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Buachaill
Buachaill, Barrister
Category: Law
Satisfied Customers: 10527
Experience:  Barrister 17 years experience
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I'm an EEA national and I'm about to apply

Customer Question

Hi I'm an EEA national and I'm about to apply for permenant residence as in January 2016 I complete 5 years in the Uk I have been 3 years as self employed but in January 2014 I had to cease self employment to care for my wife as she had an operation and since she can not walk without phisical assistance she gets ESA support group and PPI and I get carer's allowance as income to make a living we have 3 children aswell age 10, 7, and 5 years old to care for I have to mention that my wife and three children are non EEA nationals and have a five year residency card of a family member of an EEA national I also have a yellow registration card
My question is : Do I still apply as a qualifyed person and if so what evidence shall I submit to prove as qualified person thank you very much for your time to read it and for any response
Submitted: 1 year ago.
Category: Law
Customer: replied 1 year ago.
Hi I send a request on 11/11/2015 12:20 and a payment has been taken aswell I'm still waiting for the answer if you can resolve my query so I can start to prepare myself for the application
Expert:  Buachaill replied 1 year ago.
1. I regret to say that you won't get permanent residence or a residence permit in January 2016, when your current residence permit runs out as you do not fall, any longer, within the category of persons "exercising EU Treaty rights" whereby persons from EEA countries have the right to live and work in another EU country.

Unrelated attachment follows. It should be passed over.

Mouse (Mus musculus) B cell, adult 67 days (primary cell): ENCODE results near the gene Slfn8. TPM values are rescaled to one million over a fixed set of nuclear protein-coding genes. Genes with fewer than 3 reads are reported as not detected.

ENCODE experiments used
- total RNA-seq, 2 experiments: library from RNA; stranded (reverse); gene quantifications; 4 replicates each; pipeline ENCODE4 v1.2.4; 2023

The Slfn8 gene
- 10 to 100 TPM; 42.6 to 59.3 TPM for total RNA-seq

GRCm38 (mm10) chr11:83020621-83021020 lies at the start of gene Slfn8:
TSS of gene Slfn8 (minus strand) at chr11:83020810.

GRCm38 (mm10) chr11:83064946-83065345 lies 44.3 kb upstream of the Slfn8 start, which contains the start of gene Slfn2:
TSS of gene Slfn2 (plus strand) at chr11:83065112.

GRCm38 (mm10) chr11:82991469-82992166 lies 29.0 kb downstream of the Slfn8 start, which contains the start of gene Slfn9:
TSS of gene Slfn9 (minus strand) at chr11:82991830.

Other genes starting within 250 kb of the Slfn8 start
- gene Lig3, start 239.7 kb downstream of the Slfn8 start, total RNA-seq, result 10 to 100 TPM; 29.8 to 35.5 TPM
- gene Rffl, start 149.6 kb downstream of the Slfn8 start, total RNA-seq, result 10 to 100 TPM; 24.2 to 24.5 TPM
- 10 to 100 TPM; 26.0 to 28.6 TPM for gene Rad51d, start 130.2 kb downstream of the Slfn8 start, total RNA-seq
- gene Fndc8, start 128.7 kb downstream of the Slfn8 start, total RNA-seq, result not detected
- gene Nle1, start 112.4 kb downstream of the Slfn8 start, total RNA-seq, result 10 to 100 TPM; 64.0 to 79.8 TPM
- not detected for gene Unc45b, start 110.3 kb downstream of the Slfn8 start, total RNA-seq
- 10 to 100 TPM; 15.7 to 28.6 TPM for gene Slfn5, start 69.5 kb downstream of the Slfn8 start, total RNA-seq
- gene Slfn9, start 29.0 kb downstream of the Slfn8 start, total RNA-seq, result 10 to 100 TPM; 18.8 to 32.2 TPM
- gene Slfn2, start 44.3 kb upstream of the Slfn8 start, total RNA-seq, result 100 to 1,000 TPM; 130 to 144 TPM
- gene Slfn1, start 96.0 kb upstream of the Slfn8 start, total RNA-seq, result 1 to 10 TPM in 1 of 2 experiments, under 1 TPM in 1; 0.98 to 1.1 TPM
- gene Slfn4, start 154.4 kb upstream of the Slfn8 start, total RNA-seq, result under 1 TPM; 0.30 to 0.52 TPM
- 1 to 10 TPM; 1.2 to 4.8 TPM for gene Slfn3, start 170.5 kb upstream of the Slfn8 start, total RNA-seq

Expert:  Buachaill replied 1 year ago.
2. There are six categories of people who are "exercising EU Treaty rights" - namely workers, self employed persons, self sufficient persons, provider/recipient of services, students, retired persons. As you no longer work or provide services, you do not fall within any one of the categories.
Expert:  Buachaill replied 1 year ago.
3. As regards ***** ***** or inability to work - A person who has worked in the UK but temporarily ceases to work will not cease to be a person having the right to have a resident permit. For example if such person is unable to continue his employment due to illness, maternity leave, accident / injury or other unavoidable reasons, he does not lose the right to apply for a resident permit. Generally a person is not expected to have a break for more than six months. Here, whilst you could be considered to be looking after your wife, once six months has elapsed, you no longer are exercising treaty rights.
Expert:  Buachaill replied 1 year ago.
4. As regards ***** ***** receipt of public funds - EEA nationals residing in the UK would be expected to arrange for their maintenance and accommodation without recourse to public funds but any funds taken do not have any effect on their right to live and work in the UK. But work seekers (workers who have ceased to work because of involuntary redundancy) continue to have a right to live in the UK although they do not qualify for a resident permit. So even if you are a work seeker, you no longer have the right to qualify for a residence permit.